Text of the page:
Norway’s Stoltenberg Delivers a Pathetic Response to the 22 July Independent Commission Report
by Reidar Visser
Following the surprisingly frank and thorough independent commission report on Norway’s 22 July terror attacks and the almost catharsis-like performance of the Oslo district court which last week bravely ignored dubious psychiatric assessments and instead sentenced Anders Behring Breivik as a legally sane right wing terrorist, there was a degree of expectation related to the appearances before the Norwegian parliament today of Prime Minister Jens Stoltenberg and Minister of Justice Grete Faremo.
Alas, the performances of the two were as pathetic as many observers had feared. Much of Stoltenberg’s speech amounted to a schoolboy’s reiteration of a report with which every adult Norwegian by now is broadly familiar. Some fancy jargon was thrown in for good measure, including the supposed emergence of a common “narrative” on the attacks and a “compass” for the way forward. There were platitudes regarding more “openness” and “enhanced visibility” in government. And above all, there were promises about another string of reports, meetings and decisions to be made at distant points in the future – in some cases not until 2013.
Unfortunately, one of the few specific decisions cited by Stoltenberg today is also likely to prove a failure. A new centralised police emergency unit will from now on be physically located at Alnabru, within the jurisdiction (and administrative purview) of the Oslo police district. Effectively, this means giving one of the most incompetent police organisations in Northern Europe continued responsibility for important matters that should have been dealt with by a professional, national elite unit instead. Prior to the 22 July attacks, the Oslo police were heavily involved in illegalities that deflected attention from Anders Behring Breivik and may have played a role in creating the scandalous state of unpreparedness that came to the fore on the day of the attacks.
A brave decision by Stoltenberg would have been to strip the discredited Oslo police of any tasks of national significance. This, however, may well be to ask too much. The problem is that some of the most dysfunctional parts of the Oslo police – including most prominently the large and scandalised organised crime unit – are headed by people who enjoy the personal protection of Labour appointees in the directorate of police and indeed in the government itself. Quite in line with this, Stoltenberg today resorted to stop-gap measures that essentially perpetuate legacies of unprofessionalism instead of challenging them.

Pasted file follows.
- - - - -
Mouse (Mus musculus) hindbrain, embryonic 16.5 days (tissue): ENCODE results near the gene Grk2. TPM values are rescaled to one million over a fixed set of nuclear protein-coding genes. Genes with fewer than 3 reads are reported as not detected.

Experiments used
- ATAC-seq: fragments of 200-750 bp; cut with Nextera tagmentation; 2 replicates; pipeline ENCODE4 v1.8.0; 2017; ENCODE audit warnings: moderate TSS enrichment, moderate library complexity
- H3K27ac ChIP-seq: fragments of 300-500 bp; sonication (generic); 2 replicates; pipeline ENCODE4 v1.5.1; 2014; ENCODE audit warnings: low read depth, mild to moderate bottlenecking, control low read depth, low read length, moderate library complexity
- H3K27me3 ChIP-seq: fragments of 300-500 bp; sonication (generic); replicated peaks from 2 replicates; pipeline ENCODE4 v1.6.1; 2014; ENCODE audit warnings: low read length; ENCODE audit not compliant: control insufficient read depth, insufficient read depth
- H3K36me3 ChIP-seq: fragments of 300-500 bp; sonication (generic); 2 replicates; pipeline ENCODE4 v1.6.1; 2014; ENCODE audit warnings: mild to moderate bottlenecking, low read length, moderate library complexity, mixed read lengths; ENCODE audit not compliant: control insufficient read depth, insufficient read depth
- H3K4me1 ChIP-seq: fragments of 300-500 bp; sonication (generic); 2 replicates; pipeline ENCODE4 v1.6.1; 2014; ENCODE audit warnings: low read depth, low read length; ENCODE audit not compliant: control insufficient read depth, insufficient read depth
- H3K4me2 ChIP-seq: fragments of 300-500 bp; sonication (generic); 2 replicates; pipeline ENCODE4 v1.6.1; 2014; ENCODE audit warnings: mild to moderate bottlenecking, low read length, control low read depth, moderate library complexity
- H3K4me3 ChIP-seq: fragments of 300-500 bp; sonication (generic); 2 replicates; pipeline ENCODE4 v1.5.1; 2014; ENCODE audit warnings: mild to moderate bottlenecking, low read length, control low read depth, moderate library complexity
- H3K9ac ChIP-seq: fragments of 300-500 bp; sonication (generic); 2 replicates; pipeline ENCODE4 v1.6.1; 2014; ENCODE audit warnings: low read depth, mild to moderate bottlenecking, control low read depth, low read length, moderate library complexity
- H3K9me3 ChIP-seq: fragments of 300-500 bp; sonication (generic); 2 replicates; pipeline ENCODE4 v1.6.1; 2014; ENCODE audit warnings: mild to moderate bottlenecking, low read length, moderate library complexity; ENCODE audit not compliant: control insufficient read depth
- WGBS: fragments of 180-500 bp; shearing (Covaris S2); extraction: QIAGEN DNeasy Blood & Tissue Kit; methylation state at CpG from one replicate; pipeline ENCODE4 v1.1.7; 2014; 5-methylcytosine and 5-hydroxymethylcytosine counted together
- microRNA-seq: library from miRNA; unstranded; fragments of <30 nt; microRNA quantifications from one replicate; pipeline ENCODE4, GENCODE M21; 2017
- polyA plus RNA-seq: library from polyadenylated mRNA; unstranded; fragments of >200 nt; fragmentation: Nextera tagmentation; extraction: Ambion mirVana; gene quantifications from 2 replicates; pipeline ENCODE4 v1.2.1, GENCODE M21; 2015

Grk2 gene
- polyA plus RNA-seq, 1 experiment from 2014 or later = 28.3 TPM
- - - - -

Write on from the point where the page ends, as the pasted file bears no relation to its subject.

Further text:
In this way, PM Stoltenberg is unable to provide the same kind of objective distance that characterised the 22 July independent commission report and the ruling by Oslo district court against Anders Behring Breivik. Through personal and union ties, the Norwegian Labour party is simply too deeply involved in the dysfunctional Norwegian police to be able to offer a substantial corrective. To the Labour party, large segments of the Oslo police are unassailable sacred cows – people that cannot be touched for political reasons and that are subject to no oversight simply because of the personal protection they enjoy among Labour loyalists in high places.
Comments by Minister of Justice Faremo towards the end of her speech today encapsulate the hypocrisy of the Norwegian Labour party. She recommended increased cooperation between Norwegian police and foreign police services, but lamented the fact that this might involve countries not sharing “Norway’s rule of law standards”! Apparently oblivious to the fact that cronies of her own government in the Oslo police have played a leading role in exporting illegal harassment techniques and FBI-strength “enhanced methods” to countries like Qatar and Jordan, Faremo today once more opted to perpetuate myths about a functional Norwegian law enforcement system instead of confronting those myths head on when needed.
In most parliamentary systems, the Stoltenberg government would have been considered a lame duck by now. However, Norway’s elections follow a strict four-year cycle irrespective of cabinet crises, and the current opposition know they have everything to gain from letting Stoltenberg soldier on trying to fix problems he cannot fix. Meanwhile, Norwegian citizens may have to wait another year before a new prime minister with the courage to clean up the rotten Norwegian police can finally emerge.